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An inside look at the CCA with Dr. Ayla Azad

Author: Arden Bagni Date: Sep 1, 2020 Blog
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Dr. Ayla Azad has been a CCA member since 1999. In April 2020, she joined the association as its Director of Professional Practice. In this role, she brings her clinical, research and teaching experience to inform programs and strategies that will best support chiropractors across Canada. We asked her what she has learned about the national association and the work it does for Canadian chiropractors.

Dr. Ayla Azad at the CCA National Convention & Tradeshow, speaking on the “Women Chiropractors: A Growing Force” panel


How do you think the CCA has benefitted from having the expertise of a chiropractor on its staff?

The CCA has always sought out expertise from leaders in the profession, but it’s different to have someone on staff. My CCA colleagues regularly ask for my clinical insights. I know what chiropractors go through – the ups, the downs, being an entrepreneur. Even what it’s like dealing with certain patients and other medical doctors. I bring that unique lens so the CCA can continue developing programming to help chiropractors thrive.

What was your perception of the CCA before you began working here?

I always knew the CCA was working away on our behalf in the background. Then over the years, they began talking to us, providing resources, and talking about issues they were bringing to the government. I never knew exactly what the CCA was doing before that and I realized the organization was really making its mark.

Now that I’ve worked here, I understand how all this meaningful work gets done. It begins with a strong, bold board and a committed, passionate staff, focused on the well-being of the profession. That passion trickles down to everybody. You’d think they’re all chiropractors themselves!

What would you like other members to know about the CCA?

I had no idea how much work this small team does for Canadian chiropractors. Take the pandemic as an example: The CCA held webinars on return to practice, how to effectively use telehealth and created all these resources. There was no meaningful coordinated resource out there on how to deal with a pandemic. The team just rolled up their sleeves to make sure chiropractors felt safe and informed.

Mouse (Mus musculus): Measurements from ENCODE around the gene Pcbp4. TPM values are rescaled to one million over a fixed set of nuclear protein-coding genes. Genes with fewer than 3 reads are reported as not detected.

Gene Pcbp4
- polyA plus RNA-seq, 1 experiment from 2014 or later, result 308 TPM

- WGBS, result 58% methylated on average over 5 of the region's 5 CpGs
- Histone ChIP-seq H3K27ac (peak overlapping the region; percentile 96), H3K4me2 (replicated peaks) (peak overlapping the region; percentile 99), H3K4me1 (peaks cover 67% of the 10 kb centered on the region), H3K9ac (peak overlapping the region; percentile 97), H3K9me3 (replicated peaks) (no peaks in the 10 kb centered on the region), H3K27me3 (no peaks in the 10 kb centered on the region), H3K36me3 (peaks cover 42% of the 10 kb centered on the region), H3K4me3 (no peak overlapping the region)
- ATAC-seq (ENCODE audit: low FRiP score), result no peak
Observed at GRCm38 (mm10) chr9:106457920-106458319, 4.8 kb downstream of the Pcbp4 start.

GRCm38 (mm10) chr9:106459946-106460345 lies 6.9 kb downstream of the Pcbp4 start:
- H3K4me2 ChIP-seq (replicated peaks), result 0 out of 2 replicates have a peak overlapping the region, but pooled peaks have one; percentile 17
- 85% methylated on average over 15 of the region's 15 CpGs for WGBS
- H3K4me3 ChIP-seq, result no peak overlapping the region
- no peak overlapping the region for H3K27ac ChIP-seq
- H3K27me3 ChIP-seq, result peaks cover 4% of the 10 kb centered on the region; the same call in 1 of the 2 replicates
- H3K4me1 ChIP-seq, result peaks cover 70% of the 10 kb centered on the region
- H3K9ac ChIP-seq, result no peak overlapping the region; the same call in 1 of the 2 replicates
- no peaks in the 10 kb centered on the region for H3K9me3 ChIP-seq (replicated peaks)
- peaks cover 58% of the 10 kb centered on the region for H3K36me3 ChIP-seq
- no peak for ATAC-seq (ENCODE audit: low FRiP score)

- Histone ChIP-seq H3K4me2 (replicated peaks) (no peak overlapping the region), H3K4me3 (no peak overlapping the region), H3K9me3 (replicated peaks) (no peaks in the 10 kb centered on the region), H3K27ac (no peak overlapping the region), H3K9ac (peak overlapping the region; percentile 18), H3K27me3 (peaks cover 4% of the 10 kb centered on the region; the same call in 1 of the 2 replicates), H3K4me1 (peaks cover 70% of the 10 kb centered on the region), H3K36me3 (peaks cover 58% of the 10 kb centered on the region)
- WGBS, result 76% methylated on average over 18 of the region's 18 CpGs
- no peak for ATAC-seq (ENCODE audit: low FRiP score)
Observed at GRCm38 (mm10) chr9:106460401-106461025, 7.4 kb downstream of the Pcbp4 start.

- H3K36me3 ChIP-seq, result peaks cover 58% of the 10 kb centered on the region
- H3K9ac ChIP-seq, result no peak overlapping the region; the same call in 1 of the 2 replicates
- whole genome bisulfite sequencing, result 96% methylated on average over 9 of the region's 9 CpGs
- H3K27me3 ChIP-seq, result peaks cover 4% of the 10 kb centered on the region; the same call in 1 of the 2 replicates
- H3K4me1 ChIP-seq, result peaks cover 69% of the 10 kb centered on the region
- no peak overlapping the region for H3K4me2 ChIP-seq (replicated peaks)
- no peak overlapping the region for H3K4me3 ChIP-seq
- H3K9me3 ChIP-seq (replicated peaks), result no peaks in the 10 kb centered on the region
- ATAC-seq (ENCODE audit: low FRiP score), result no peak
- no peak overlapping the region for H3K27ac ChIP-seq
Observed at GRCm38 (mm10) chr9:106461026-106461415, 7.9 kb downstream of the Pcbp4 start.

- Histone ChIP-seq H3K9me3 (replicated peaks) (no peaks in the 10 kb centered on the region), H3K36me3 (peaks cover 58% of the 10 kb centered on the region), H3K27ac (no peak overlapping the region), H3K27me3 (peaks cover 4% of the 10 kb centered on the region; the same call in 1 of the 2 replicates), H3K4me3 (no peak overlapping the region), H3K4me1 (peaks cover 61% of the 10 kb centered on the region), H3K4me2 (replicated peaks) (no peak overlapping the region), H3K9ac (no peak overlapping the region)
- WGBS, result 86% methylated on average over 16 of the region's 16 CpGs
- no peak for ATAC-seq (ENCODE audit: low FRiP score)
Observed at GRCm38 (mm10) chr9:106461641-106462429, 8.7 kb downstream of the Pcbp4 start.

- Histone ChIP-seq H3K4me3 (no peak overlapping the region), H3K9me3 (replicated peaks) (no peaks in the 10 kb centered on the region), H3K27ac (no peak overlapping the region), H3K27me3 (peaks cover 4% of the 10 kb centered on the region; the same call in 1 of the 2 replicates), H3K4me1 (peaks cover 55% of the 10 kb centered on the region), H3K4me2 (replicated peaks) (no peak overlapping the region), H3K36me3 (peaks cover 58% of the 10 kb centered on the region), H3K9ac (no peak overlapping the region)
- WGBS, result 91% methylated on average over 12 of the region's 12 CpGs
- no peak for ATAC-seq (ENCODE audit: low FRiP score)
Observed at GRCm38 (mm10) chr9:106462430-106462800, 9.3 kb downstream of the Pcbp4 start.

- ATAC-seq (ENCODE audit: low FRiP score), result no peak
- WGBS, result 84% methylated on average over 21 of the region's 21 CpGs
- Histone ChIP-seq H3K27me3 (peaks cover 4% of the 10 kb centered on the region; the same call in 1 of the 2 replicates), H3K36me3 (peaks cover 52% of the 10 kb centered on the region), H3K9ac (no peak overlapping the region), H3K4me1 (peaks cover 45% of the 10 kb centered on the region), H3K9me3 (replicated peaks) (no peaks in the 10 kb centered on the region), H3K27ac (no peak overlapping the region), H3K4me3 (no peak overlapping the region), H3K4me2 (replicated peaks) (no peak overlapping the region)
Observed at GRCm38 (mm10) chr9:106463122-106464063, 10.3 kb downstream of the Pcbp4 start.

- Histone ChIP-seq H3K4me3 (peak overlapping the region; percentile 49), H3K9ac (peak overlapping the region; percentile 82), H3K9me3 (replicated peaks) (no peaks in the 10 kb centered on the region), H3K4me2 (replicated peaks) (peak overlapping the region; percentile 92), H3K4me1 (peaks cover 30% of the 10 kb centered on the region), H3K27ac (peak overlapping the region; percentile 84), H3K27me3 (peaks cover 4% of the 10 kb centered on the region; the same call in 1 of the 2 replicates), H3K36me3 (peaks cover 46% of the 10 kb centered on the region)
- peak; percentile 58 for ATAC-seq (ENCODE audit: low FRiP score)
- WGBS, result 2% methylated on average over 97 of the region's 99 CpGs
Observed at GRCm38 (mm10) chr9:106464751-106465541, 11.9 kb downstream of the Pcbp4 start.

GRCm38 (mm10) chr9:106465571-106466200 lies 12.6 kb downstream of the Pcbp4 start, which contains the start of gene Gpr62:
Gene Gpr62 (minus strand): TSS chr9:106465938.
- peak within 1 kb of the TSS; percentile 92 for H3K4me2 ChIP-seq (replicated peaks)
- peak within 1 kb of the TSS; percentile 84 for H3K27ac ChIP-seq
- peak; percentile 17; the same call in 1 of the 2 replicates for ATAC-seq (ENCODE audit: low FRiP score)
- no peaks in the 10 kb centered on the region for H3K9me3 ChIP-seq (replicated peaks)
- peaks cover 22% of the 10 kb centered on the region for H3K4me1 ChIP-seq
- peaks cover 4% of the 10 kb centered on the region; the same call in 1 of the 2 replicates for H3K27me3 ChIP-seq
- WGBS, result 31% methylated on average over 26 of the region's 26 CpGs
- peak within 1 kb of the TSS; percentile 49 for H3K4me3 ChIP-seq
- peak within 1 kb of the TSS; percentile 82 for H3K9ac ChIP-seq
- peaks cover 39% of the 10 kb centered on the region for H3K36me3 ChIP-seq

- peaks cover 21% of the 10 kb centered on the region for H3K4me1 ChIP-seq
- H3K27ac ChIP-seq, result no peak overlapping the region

What is the most important thing the CCA did for its members in the last year?

I wouldn’t have been able to open my practice after we shut down in the spring without help and guidance from the CCA. I didn’t know what a level one surgical mask was or the many PPE requirements! I wouldn’t have understood the government relief programs. As bad as this pandemic is, it has highlighted how a powerful association can be there for you in good and bad times.

One of the CCA’s goals is to become Canadians’ trusted healthcare profession for spine, muscle and nervous system health. How do you see the CCA working toward that?

When you have this powerful, unifying voice, you’re able to reach top government officials making healthcare decisions. I wouldn’t be able to do that on my own.

That message rang out loud and clear when I saw the Prime Minister’s message during the #ChiroStrong Tribute. After 20 years of practice, to see that we are finally being acknowledged by the highest levels of government was mind blowing. It proves that change can happen when you keep pushing.

Then President of the CCA, Dr. Gerald Olin; Chief Public Health Officer of Canada, Dr. Theresa Tam; and CEO Alison Dantas at the CCA’s President’s meeting in November 2019
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